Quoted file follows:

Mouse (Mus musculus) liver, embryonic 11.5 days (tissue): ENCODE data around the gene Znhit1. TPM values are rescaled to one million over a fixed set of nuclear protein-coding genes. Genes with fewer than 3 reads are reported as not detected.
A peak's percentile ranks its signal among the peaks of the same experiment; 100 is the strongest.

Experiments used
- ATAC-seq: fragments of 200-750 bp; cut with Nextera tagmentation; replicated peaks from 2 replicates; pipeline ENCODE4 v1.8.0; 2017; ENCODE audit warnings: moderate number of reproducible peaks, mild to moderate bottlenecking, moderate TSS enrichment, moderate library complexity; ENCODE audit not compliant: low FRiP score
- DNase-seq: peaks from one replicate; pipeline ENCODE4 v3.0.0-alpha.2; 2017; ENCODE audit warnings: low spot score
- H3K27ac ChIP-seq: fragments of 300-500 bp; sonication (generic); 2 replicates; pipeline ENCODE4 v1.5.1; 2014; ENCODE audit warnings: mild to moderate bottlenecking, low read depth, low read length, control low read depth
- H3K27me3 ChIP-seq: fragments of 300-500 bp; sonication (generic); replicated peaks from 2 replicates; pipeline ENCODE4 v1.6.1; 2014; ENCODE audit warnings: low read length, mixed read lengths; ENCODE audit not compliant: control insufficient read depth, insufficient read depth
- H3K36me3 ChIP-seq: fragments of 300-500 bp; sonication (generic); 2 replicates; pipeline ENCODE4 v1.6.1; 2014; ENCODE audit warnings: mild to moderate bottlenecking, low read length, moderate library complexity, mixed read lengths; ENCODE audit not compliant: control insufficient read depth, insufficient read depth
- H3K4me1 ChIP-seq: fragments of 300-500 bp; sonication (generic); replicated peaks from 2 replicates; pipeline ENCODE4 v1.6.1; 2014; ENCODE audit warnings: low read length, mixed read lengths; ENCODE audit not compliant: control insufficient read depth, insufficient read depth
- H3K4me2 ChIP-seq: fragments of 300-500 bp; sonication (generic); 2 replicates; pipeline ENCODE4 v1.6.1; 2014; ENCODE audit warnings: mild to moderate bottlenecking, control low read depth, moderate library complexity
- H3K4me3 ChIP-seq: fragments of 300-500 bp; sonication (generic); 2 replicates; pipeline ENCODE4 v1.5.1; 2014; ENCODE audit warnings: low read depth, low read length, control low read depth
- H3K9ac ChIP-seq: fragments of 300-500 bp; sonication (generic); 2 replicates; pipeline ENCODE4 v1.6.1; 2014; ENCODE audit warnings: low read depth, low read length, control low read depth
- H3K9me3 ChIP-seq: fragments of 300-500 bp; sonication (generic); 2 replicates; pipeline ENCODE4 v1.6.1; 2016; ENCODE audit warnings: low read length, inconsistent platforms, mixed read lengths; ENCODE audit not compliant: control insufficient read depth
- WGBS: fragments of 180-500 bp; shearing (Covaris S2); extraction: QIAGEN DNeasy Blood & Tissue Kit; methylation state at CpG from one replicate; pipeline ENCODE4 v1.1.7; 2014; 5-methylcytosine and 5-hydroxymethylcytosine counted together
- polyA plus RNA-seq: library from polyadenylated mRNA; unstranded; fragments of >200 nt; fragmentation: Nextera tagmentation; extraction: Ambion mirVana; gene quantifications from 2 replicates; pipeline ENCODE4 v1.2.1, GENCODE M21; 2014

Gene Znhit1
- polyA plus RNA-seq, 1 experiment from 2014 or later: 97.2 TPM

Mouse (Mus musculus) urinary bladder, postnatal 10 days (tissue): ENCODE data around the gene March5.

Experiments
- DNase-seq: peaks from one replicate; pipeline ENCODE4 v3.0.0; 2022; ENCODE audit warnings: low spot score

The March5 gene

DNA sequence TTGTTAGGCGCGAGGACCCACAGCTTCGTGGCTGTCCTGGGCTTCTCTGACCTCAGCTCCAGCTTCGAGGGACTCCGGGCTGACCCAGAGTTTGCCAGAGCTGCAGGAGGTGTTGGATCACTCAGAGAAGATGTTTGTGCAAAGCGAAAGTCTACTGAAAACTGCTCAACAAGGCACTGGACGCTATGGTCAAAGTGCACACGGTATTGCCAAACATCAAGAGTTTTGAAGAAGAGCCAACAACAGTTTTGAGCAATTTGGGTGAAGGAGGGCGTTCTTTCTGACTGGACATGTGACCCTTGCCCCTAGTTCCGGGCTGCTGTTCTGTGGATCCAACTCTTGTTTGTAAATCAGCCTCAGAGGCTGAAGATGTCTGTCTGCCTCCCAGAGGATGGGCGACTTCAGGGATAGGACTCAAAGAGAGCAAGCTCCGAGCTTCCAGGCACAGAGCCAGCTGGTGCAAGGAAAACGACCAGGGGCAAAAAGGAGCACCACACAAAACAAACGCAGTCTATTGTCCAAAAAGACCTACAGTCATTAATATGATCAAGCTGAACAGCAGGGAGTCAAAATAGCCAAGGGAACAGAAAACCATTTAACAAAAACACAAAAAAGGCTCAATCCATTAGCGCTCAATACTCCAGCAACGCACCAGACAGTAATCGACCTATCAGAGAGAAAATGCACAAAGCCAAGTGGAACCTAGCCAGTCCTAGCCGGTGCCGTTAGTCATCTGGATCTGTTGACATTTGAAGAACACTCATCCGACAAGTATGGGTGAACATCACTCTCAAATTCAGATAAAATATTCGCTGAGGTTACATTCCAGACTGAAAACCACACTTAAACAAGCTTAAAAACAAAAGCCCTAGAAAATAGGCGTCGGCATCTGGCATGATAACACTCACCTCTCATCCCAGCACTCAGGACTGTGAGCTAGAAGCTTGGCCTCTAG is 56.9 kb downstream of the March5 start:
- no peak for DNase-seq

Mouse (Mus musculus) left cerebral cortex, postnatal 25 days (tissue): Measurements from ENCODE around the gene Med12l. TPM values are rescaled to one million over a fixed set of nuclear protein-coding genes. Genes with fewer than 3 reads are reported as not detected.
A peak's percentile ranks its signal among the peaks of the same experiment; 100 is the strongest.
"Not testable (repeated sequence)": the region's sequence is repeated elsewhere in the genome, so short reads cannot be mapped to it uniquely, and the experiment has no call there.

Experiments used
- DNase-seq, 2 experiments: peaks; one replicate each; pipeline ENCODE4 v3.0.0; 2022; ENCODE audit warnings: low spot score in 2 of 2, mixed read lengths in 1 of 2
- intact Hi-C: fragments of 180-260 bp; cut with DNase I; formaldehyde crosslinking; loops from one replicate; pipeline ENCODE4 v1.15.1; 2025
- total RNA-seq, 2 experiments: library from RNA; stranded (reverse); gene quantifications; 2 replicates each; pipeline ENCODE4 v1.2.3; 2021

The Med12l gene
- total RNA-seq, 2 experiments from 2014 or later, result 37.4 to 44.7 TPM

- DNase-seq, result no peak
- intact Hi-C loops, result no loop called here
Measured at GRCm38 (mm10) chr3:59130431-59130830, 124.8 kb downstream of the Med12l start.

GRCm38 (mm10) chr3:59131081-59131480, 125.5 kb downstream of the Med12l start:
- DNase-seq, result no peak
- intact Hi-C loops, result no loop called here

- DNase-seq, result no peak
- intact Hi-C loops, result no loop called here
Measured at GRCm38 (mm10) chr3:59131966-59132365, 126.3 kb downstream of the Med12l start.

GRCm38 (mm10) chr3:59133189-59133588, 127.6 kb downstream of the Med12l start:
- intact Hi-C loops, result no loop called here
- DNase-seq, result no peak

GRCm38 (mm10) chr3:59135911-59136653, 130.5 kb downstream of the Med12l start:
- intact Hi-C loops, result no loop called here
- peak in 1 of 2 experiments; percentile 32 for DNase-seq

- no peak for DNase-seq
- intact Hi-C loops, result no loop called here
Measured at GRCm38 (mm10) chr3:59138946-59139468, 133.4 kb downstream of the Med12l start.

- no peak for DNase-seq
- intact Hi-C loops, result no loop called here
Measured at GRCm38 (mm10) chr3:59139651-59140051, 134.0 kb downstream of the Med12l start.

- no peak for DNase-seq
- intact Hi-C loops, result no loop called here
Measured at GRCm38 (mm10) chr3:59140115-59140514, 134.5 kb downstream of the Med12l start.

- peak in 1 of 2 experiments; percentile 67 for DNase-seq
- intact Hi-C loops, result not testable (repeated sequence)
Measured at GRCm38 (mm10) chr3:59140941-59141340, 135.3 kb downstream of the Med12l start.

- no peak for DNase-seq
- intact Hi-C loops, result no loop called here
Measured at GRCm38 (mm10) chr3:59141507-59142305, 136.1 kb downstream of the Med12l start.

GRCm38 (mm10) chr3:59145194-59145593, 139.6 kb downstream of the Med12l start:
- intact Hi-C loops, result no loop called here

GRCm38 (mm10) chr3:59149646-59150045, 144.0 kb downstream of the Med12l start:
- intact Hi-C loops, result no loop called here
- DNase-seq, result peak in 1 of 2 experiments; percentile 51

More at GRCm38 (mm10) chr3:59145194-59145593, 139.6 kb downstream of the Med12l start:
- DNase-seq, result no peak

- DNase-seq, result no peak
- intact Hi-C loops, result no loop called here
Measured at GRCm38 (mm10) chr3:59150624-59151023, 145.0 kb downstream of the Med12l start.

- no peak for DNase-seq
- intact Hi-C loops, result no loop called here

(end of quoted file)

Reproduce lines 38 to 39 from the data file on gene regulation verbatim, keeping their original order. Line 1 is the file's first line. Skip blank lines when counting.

- intact Hi-C loops, result no loop called here

- DNase-seq, result no peak